If this election really is a choice between one nominee who should have become president eight years ago and another who should become president eight years from now, more voters certainly seem to be betting on hastening the future's arrival than on clinging to the past. Since October 4, Barack Obama has held a statistically significant lead over John McCain in the daily Gallup tracking polls: 50 percent to 43 percent, a margin of 7 points, going into the final debate. Since October 3, Obama has steadily clocked 50 to 52 percent of the vote while McCain has consistently recorded 41 to 43 percent, with the Democrat's lead running from 7 to 11 points.
Simply put, with the economy going into a free fall, the stock market plummeting, and credit markets seizing up in recent weeks, a political environment has developed in which voters might be willing to take a chance on a presidential candidate just four years removed from a state legislature. The fear of a continuation of the status quo is now greater than the fear of what the future might hold. Voters see greater risk with no change than with change that is relatively unknown in many ways.
Although this is probably true, it sells Obama short. Had he not performed so impressively in the debates, voters might still be unwilling to take a chance on him. But now he's like Ronald Reagan, a former actor and two-term governor of California with no Washington experience -- and no foreign-policy or national security credentials whatsoever -- who beat a U.S. Naval Academy graduate and incumbent in the midst of the Cold War. In his October 28, 1980, debate with President Carter, Reagan managed to reassure skeptics that he was big enough and smart enough to be president of the United States, thus transforming a race that had been too close to call into a 10-point landslide.
Likewise, Obama's strong debate performances have reassured many swing voters who, like those in 1980, wanted change but were uncertain about the qualifications of the outsider candidate. Really big choices are usually tough ones.
From time to time, one major political party or the other has a train-wreck election where bad things happen to their candidates all over the country, and they lose a large number of races and seats. The circumstances and causes vary greatly, but it happens.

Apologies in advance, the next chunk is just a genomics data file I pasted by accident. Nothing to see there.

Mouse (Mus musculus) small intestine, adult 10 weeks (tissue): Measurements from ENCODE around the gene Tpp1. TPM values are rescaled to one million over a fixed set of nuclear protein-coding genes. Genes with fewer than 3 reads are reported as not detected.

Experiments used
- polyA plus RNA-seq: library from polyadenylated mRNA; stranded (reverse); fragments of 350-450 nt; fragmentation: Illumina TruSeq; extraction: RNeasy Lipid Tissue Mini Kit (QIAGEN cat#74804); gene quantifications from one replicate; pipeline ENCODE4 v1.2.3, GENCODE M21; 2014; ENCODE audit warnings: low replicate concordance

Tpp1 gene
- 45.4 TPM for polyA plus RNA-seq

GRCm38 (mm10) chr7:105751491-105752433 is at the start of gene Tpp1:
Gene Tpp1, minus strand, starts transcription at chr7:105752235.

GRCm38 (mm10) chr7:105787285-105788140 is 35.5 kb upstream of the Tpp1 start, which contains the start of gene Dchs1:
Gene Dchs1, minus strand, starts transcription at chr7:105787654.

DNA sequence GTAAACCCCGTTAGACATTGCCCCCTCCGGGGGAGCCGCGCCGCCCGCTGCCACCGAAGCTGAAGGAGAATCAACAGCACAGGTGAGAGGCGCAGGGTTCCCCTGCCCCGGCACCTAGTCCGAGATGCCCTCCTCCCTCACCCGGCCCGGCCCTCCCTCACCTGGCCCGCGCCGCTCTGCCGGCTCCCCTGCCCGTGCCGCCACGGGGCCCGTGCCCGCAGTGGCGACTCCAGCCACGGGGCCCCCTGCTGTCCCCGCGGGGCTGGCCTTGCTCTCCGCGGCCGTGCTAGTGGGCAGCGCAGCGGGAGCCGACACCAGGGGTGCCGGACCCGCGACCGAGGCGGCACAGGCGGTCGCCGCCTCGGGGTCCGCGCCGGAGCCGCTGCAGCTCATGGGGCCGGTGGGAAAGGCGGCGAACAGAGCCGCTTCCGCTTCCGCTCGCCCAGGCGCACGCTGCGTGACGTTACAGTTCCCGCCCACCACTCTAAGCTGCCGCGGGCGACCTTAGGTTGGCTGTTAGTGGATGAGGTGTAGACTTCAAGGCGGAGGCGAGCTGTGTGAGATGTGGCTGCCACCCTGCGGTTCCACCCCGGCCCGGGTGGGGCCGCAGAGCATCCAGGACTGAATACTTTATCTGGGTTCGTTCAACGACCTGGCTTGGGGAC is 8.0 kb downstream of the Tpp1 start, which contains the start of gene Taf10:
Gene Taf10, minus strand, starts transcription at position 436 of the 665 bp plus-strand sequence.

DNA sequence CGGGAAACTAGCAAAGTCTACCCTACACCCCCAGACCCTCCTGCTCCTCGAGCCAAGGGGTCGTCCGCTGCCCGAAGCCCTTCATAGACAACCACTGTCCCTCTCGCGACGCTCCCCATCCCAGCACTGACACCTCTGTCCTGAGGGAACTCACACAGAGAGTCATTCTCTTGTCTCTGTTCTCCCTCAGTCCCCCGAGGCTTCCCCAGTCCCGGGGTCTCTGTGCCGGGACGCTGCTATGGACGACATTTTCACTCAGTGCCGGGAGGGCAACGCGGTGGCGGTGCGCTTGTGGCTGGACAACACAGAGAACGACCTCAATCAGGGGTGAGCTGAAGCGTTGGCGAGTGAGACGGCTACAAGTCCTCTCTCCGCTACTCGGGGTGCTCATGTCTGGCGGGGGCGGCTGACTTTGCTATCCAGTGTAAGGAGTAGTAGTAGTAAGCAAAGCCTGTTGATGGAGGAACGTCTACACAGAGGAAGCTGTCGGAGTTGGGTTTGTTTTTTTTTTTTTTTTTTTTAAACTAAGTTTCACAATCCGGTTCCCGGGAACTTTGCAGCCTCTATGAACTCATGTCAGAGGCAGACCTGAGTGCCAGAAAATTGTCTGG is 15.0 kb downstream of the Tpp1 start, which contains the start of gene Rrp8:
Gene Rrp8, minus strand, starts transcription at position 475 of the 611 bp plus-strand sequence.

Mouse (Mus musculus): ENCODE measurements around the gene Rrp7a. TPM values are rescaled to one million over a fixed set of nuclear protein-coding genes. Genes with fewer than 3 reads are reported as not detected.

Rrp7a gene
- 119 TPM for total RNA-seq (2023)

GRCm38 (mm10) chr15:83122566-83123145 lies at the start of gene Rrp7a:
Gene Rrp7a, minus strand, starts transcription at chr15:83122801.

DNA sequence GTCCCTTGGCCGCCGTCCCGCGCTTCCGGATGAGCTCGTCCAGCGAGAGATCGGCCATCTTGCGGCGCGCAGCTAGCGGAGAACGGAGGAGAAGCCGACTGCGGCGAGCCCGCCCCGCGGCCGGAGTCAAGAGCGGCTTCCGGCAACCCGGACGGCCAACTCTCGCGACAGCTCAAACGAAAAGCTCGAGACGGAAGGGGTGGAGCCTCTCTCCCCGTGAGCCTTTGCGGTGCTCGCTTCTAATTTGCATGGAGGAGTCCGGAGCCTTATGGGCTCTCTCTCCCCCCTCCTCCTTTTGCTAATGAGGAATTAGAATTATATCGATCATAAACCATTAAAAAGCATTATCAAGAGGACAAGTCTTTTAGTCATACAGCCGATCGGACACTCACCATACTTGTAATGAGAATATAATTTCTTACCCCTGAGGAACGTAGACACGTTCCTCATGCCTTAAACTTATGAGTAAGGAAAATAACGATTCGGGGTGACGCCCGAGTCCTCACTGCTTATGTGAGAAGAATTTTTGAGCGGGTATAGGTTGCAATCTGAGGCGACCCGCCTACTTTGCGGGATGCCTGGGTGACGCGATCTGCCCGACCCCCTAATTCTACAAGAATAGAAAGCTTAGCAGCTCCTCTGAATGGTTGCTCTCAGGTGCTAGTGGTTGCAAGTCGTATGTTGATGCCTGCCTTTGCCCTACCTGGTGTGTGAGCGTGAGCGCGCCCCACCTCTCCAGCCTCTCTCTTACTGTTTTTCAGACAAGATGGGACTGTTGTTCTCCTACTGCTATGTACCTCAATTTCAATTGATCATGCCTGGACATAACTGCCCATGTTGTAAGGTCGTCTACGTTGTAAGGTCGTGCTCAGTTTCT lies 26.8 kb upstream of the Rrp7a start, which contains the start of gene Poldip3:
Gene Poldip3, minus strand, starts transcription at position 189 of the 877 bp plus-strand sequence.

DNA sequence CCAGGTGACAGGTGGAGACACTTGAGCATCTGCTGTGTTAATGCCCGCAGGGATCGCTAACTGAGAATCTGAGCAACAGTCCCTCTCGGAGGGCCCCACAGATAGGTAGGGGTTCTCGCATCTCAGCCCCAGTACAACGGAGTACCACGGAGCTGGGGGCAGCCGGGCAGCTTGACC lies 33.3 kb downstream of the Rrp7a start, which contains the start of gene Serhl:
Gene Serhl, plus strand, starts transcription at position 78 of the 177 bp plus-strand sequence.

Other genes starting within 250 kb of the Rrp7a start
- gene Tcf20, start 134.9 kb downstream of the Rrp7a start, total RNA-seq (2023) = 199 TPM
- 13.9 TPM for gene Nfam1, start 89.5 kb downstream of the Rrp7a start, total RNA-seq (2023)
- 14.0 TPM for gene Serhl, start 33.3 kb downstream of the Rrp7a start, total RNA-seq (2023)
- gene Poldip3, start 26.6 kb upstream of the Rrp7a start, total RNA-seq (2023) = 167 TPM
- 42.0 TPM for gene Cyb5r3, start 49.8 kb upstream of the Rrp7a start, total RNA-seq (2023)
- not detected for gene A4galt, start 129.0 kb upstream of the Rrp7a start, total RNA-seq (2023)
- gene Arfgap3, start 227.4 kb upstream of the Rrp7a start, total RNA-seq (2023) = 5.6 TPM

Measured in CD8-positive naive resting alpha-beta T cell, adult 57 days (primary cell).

Democrats lost plenty of seats in Congress in 1966, 1980, and 1994; Republicans lost many in 1958, 1964, 1974, 1982, 1986, and 2006. What is so unusual about this year is that it is very rare for one party to have two consecutive train-wreck elections, as is looking increasingly likely for Republicans. In 2006, congressional Republicans were badly punished over the controversy surrounding both the decision to fight in Iraq and the way in which the war was being conducted. Various scandals and embarrassment over mounting deficits and mismanagement of the Hurricane Katrina recovery effort also took their toll.
But in this election, Republicans are not being punished for the war. Indeed, the war is hardly an issue. Republicans are being punished because of the economy: Many Americans have seen their retirement savings badly depleted and have watched our banking system teetering on the brink of disaster. It now seems that the 30 House seats the GOP lost in 2006 (not counting its three special-election defeats since then) and the six Senate seats it also lost in 2006 could be followed by the loss of 20 to 30 House seats and six to eight Senate seats. Losing nine or 10 Senate seats is no longer impossible.
Devastating back-to-back election cycles are truly rare: They have happened only twice in the past 80 years (40 elections) -- to Republicans in 1932 and 1934 and to Democrats in 1950 and 1952. Usually, when voters kick the heck out of one party, their anger is satisfied and they move on. Voters rarely come back the very next time and kick the same party hard again.
This election isn't over, but it is looking very bad for Republicans -- and seems to be getting worse.
This article appears in the Oct. 18, 2008, edition of National Journal.